None of the leading European institutions - the Council of the European Union, the European Commission and the European External Action Service (EEAS) - were willing to respond to April 16 requests to comment on or confirm the existence of a non-paper suggesting a redrawing of borders in the Balkans, allegedly presented by Slovenian Prime Minister Janez Jansa to Brussels.
When asked by the Brussels portal EURACTIV if such a document had arrived in his office, through official or unofficial channels, a spokesman for the president of the European Council, Charles Michel, said: "I can't comment."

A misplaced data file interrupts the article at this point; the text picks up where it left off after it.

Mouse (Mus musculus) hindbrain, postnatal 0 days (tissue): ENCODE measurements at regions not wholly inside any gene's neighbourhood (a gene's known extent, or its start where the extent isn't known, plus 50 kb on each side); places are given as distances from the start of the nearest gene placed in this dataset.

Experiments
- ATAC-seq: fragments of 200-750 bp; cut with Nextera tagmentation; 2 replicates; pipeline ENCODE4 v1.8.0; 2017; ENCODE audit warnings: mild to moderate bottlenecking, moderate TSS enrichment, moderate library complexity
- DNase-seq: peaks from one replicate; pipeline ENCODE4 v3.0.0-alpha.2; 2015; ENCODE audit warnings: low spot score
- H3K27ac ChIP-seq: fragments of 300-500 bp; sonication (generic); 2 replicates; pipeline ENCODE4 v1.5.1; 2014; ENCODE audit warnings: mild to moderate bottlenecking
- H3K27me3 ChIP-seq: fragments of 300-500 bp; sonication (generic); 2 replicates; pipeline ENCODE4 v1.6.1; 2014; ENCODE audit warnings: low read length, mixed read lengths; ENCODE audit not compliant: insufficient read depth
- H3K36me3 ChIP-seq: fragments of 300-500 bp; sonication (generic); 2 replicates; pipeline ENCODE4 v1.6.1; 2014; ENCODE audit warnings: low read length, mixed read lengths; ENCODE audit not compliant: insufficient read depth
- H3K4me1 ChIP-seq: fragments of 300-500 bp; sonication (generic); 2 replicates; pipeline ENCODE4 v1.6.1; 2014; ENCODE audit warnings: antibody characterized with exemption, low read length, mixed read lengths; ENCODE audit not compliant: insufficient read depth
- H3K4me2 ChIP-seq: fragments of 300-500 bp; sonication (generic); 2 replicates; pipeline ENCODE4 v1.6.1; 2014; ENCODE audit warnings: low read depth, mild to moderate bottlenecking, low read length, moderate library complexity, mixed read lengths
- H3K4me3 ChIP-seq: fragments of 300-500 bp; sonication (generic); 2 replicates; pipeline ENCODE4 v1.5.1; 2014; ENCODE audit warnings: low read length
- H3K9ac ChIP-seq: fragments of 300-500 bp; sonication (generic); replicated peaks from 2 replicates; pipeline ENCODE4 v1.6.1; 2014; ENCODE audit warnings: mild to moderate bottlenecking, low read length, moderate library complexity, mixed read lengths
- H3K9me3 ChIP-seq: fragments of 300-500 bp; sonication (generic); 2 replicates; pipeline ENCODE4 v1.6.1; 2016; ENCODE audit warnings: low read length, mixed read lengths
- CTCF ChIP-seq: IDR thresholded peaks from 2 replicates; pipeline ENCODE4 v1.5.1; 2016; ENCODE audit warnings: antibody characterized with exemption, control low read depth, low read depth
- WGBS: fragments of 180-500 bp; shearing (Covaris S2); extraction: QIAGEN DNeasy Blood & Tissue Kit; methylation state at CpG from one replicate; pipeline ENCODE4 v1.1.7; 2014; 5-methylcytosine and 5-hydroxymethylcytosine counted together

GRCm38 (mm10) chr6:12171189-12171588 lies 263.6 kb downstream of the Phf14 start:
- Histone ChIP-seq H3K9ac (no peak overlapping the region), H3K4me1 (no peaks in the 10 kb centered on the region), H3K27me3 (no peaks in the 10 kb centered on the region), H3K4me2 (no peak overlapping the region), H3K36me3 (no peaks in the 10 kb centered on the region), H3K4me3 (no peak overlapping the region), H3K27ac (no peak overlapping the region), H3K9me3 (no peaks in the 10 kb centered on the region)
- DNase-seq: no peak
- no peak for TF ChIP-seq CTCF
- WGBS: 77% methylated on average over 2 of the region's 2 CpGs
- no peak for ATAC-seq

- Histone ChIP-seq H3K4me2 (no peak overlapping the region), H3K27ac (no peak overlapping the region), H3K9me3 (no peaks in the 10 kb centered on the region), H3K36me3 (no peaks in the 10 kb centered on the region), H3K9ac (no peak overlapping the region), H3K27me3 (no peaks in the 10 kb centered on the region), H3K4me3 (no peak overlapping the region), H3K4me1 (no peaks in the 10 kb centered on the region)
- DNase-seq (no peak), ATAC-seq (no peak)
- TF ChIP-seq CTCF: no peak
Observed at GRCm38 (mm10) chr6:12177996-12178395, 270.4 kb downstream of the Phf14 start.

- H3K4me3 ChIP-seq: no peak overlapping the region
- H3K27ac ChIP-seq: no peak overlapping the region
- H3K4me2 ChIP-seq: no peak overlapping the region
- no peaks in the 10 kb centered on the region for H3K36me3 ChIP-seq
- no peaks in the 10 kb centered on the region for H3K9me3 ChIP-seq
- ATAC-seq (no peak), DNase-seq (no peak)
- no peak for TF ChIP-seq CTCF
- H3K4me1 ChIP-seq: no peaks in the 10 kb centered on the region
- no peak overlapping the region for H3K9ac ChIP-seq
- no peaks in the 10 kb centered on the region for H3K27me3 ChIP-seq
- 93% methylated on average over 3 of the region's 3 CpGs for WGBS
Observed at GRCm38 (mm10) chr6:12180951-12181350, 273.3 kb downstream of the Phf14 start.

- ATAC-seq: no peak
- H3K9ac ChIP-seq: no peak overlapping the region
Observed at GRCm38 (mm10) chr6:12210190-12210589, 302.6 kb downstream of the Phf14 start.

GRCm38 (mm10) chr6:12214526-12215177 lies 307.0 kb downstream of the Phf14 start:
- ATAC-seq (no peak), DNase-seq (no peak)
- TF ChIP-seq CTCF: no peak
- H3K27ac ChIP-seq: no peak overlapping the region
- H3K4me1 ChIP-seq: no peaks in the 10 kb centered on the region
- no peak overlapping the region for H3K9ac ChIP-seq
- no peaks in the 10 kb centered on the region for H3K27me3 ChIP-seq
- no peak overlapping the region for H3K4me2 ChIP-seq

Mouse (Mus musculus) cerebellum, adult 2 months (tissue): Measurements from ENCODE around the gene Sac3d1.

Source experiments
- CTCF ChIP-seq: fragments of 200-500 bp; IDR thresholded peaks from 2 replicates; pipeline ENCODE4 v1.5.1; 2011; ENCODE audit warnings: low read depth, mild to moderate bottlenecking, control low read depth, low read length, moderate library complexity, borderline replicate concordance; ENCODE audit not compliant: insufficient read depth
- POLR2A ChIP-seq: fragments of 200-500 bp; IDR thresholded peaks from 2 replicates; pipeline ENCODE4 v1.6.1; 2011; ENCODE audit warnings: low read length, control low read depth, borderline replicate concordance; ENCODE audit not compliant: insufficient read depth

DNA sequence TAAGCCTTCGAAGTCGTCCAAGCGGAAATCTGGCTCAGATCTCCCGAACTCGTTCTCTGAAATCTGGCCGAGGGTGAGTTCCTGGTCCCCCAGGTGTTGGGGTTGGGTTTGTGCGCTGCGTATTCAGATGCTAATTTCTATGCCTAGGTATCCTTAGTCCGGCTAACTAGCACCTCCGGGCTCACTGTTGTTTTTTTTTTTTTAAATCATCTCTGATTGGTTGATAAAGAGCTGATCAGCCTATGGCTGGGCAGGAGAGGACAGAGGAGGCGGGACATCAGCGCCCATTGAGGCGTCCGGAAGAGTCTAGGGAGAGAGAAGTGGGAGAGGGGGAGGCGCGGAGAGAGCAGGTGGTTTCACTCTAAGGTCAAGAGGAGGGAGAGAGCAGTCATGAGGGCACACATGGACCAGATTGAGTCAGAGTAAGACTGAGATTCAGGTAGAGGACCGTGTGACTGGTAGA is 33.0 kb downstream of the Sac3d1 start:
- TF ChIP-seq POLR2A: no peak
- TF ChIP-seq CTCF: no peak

The European Commission and the EEAS service, headed by Josep Borrell, said they weren't aware of any document suggesting that Balkan borders be changed. "The EEAS didn't receive one, and the service doesn't know anything more about it than what the media reported," EU chief spokesman Peter Stano told EURACTIV.
Prime Minister Jansa's non-paper allegedly suggests the unification of Kosovo and Albania, and parts of Republika Srpska with Serbia, and the Croatian cantons in Bosnia and Herzegovina with Croatia. The strategy is supposedly a way to resolve open issues in the Western Balkans and accelerate the region's accession to the EU and NATO.